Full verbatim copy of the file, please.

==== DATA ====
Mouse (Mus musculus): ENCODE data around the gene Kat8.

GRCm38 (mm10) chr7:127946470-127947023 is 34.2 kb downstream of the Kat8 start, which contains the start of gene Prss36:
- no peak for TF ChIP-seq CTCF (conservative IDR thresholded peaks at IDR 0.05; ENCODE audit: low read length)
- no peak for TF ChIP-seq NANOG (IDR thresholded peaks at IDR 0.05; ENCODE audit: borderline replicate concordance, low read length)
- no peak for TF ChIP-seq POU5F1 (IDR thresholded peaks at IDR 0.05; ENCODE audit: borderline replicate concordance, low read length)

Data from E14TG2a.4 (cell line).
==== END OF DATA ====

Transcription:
Mouse (Mus musculus): ENCODE data around the gene Kat8.

GRCm38 (mm10) chr7:127946470-127947023 is 34.2 kb downstream of the Kat8 start, which contains the start of gene Prss36:
- no peak for TF ChIP-seq CTCF (conservative IDR thresholded peaks at IDR 0.05; ENCODE audit: low read length)
- no peak for TF ChIP-seq NANOG (IDR thresholded peaks at IDR 0.05; ENCODE audit: borderline replicate concordance, low read length)
- no peak for TF ChIP-seq POU5F1 (IDR thresholded peaks at IDR 0.05; ENCODE audit: borderline replicate concordance, low read length)

Data from E14TG2a.4 (cell line).